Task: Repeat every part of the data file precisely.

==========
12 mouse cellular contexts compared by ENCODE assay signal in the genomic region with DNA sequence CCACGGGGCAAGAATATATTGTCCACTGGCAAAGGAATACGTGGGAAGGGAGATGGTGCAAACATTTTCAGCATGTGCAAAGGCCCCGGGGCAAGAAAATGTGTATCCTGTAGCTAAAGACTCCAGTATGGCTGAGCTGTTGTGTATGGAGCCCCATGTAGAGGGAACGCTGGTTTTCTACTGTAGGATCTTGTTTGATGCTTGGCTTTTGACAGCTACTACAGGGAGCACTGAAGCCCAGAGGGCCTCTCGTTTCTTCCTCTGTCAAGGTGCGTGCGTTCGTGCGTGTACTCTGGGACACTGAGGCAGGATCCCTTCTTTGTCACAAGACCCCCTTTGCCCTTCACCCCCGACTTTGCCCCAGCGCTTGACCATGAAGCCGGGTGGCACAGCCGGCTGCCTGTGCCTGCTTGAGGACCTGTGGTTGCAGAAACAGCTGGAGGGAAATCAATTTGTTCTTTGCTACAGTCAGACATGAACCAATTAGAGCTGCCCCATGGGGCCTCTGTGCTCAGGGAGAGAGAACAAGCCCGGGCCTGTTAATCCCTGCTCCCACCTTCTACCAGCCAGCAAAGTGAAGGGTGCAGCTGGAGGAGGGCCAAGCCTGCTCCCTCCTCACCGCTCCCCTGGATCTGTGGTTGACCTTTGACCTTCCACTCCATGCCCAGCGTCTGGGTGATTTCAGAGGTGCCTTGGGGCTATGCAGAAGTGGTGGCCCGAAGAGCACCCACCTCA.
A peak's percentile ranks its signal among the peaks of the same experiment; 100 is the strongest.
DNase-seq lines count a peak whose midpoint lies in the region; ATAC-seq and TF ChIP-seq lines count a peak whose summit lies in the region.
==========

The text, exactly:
12 mouse cellular contexts compared by ENCODE assay signal in the genomic region with DNA sequence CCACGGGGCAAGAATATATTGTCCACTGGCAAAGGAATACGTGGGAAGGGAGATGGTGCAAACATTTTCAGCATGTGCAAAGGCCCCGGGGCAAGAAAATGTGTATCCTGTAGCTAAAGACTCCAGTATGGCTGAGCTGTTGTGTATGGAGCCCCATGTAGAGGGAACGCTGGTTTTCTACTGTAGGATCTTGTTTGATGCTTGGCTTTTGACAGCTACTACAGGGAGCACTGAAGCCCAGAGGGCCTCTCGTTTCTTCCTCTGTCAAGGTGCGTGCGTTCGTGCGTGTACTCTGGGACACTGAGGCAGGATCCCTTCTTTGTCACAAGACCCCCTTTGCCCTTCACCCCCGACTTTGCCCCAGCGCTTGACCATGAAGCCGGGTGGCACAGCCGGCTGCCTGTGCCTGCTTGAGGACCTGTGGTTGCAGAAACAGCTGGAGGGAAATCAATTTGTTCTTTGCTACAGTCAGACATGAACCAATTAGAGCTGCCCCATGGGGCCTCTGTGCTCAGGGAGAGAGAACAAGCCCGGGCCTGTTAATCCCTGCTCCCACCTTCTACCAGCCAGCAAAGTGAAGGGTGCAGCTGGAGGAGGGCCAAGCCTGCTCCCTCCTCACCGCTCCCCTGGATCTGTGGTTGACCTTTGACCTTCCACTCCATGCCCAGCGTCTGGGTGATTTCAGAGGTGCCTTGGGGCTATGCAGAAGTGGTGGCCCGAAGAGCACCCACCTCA.
A peak's percentile ranks its signal among the peaks of the same experiment; 100 is the strongest.
DNase-seq lines count a peak whose midpoint lies in the region; ATAC-seq and TF ChIP-seq lines count a peak whose summit lies in the region.